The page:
CustomerDTO GetCustomerDetails(T id);

// An implementation of the Read Interface in the Data Access Layer
namespace NW.DataAccess.Read
    public class CustomerRead<T> : ICustomerRead<T> 

        public CustomerDTO GetCustomerDetails(T id)
           //implementation here

My gut feeling is that there is something wrong here. It seems CQRS or at least the above implementation does not address some requirements

  • The Customer Business object (Customer class) may need to read from Database for its internal purpose (like initializing variables etc). With read directly defined in DAL layer, the only way to do this would be to reference the DAL dll in the BLL. But this would create circular reference and go against the IOC that is done
  • What happens when there is some common Read requirement across all business objects ?

Any suggestions ?

share|improve this question
There is a great 4-hour CQRS course on Pluralsight.com. You can get a free Pluralsight day pass here and watch the video. –  Steven Jan 28 '13 at 11:23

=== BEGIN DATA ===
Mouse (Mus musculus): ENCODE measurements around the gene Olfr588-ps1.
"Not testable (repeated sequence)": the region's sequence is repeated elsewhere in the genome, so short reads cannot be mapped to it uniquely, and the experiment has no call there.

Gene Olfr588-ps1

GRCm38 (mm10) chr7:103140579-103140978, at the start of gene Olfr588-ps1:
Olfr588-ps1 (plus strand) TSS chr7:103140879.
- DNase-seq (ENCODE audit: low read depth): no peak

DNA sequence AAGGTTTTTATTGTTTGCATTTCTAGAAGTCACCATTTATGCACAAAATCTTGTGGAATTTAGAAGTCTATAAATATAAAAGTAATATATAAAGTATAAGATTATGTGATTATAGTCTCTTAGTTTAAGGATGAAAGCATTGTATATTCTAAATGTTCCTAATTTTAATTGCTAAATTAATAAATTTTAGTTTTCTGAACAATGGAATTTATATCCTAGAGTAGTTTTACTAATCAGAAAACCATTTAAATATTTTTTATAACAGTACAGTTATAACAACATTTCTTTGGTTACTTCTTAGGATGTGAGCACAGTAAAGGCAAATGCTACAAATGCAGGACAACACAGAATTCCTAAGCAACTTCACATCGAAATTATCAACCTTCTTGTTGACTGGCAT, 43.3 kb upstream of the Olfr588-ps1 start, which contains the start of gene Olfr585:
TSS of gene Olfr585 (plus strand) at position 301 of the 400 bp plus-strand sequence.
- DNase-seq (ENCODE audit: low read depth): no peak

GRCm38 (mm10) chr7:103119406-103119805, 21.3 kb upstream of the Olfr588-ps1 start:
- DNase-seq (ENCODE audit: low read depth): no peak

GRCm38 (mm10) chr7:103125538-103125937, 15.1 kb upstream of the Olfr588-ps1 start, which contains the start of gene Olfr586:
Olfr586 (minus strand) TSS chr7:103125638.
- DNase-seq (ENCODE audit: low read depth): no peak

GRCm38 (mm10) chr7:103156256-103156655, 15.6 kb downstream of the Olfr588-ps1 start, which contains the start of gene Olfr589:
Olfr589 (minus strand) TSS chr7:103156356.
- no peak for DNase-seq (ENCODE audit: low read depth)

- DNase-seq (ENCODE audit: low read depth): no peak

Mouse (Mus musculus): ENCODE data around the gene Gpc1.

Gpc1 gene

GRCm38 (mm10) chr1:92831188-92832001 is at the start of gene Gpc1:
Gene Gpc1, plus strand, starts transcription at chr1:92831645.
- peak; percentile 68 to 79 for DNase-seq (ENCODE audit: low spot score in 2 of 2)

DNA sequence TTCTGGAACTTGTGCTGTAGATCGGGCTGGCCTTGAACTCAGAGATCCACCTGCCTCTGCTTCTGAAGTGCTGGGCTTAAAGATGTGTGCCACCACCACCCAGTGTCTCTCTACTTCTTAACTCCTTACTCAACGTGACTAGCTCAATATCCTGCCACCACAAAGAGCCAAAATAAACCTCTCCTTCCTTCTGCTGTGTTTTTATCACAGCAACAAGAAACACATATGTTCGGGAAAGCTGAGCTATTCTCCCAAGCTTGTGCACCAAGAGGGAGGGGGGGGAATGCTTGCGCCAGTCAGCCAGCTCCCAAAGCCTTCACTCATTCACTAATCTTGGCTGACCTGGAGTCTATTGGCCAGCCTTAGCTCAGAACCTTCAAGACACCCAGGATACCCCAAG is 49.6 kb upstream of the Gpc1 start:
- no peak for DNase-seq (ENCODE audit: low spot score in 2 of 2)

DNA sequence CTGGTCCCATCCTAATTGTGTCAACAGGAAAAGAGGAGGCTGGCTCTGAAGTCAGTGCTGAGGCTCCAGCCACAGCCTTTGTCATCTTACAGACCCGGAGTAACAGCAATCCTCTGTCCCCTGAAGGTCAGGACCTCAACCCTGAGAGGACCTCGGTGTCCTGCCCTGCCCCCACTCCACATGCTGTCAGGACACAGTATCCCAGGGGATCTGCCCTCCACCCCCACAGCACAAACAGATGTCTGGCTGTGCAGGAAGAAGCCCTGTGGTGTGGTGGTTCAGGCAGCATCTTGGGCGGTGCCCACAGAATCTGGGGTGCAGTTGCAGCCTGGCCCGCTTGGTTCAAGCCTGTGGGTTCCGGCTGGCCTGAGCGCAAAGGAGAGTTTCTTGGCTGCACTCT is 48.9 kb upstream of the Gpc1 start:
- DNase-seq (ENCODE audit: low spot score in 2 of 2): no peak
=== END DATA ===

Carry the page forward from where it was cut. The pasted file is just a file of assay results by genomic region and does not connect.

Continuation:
This will have to wait till week-off days since I will be highly occupied during the week. i.e. if I am not working on off days. But a big thanks to @Steven for the link! –  devanalyst Feb 1 '13 at 12:49
You are missing two words of the pattern: Command and Query. You got two words right though: Responsibility Segregation ;) –  jgauffin Feb 5 '13 at 7:44
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1 Answer

I think the general concept would be to have "Commands" and "Queries", and within those you can take dependencies on Repositories.